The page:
Some unscrupulous companies are running various domain name scams intended to mislead or frighten you into transferring your domain name to them or to register an alternative domain name with them. This document is intended to provide some advice for identifying these domain scams and for reporting them to the relevant authorities.
"Another company is trying to register your name"
The first type of domain scam often involves a company phoning you claiming that someone is trying to register an alternative version of your domain name. They will offer you the chance to register that domain name at a high price to "prevent the other person from taking your domain name". They will often give you a short time limit, maybe only a few minutes, to decide whether you want to register that domain name and prevent someone else from taking it.
The people allegedly about to register the other name rarely, if ever, exist, although there have been instances where the alternative domains have been registered by "the other person". If this happens, it is most likely that the domain scammers are "the other person" and have registered the domain name themselves.
Our advice is not to register any domain names with any company making such claims. If you feel the domain name is important to you, register the domain name online with us or another provider at much lower prices. You may be able to do this even while you discuss matters with the domain scammers.
"Renew your domain name now or lose it!"
Another type of domain scam is where a company sends what appears to be a domain renewal invoice through the post, even though they are not your domain registrar. These "invoices" warn you that you should renew your domain registration with that company or risk losing your domain name. The design and wording of the "invoice" has often been carefully chosen so that it appears to be a renewal invoice, whilst technically and legally it could be classed only as a transfer notice.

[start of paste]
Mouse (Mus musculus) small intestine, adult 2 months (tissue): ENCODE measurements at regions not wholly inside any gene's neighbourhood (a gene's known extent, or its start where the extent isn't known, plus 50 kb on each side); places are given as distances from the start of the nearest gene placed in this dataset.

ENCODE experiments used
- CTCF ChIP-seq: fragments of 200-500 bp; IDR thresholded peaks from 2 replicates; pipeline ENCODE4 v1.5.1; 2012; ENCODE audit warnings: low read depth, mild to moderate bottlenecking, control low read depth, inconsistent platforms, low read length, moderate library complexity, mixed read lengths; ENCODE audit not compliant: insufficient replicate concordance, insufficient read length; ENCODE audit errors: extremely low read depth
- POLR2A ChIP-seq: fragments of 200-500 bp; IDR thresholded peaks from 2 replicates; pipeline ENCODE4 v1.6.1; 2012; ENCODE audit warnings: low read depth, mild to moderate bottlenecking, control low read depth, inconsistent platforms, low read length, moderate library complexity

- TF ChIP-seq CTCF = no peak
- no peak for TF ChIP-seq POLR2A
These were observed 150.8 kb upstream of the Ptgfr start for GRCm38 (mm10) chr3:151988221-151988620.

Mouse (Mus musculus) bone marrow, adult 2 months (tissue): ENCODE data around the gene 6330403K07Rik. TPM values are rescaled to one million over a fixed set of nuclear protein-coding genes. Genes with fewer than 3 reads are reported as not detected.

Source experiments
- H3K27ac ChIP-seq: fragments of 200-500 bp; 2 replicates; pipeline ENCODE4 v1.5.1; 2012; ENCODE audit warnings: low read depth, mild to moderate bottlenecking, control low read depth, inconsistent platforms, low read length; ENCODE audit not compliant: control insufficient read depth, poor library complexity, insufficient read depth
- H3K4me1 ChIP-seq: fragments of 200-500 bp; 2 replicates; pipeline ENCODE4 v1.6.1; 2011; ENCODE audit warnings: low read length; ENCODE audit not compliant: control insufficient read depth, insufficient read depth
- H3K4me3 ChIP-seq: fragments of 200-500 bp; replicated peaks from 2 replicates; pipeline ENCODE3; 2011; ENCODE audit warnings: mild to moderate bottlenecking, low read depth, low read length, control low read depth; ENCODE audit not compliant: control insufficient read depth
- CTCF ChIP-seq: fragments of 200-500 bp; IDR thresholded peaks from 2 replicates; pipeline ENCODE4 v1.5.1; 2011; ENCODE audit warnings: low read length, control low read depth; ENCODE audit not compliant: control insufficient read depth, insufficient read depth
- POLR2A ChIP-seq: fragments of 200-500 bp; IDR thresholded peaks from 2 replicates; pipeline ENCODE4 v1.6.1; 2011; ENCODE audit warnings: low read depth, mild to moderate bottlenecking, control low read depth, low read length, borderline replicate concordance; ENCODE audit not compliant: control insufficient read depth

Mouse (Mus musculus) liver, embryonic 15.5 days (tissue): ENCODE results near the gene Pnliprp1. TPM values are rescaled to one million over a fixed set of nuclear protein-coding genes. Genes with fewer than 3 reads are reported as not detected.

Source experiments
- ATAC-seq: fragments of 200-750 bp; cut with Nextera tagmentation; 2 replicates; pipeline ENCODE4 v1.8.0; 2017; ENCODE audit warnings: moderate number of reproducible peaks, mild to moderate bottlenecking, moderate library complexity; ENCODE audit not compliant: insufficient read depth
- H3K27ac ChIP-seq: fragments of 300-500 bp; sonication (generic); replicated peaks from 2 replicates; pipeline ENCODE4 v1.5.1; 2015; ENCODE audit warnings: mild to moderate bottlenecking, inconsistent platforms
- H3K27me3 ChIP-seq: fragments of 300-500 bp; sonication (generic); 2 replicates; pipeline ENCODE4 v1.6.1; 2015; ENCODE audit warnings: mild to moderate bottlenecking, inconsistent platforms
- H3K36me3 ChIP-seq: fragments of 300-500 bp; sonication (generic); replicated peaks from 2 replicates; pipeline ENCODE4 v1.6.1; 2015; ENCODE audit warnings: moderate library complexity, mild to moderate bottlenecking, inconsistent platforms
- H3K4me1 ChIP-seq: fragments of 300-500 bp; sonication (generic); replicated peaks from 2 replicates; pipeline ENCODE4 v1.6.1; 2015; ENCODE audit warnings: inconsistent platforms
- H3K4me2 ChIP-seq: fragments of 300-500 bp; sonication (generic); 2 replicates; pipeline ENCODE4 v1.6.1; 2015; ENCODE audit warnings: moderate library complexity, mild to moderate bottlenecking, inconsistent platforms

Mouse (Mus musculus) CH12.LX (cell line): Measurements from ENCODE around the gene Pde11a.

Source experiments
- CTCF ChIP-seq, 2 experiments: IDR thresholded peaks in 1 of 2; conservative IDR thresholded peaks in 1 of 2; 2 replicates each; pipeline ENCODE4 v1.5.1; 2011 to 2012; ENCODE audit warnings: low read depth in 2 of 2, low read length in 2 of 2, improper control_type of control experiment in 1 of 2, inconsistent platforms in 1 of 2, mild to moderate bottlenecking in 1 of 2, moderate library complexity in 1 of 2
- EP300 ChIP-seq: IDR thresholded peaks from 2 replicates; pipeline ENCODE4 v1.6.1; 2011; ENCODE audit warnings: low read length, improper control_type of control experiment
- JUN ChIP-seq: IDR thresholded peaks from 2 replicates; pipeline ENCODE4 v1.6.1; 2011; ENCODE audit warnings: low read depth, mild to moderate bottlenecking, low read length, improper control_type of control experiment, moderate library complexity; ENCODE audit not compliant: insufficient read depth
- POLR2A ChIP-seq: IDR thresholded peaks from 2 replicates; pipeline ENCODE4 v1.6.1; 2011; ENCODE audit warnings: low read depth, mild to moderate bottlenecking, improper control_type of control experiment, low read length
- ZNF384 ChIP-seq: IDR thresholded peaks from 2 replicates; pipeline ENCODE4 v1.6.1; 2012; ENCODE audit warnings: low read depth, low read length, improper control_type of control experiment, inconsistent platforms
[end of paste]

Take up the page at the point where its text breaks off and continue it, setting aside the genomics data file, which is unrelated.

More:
Our advice is to only accept domain renewal notices from the company that you registered your domain name with in the first place. If you are in any doubt as to who you should pay for domain renewals, contact your existing domain registrar.
Dealing with domain scammers
We also recommend that you obtain as much information as possible about the domain scammers and report them to the relevant authorities. Ask for their name and address, their website address and any other information you can think of.
If the domain name scammer is UK based, report them to your local Trading Standards office. It may also help to report the incident to your local police as an attempted fraud.
If the domain scammer is outside the UK, especially in the USA or Canada, you can report them to the IFCC, the FTC and many other organisations. Complaints are taken seriously in the USA and Canada and there have been some successful prosecutions.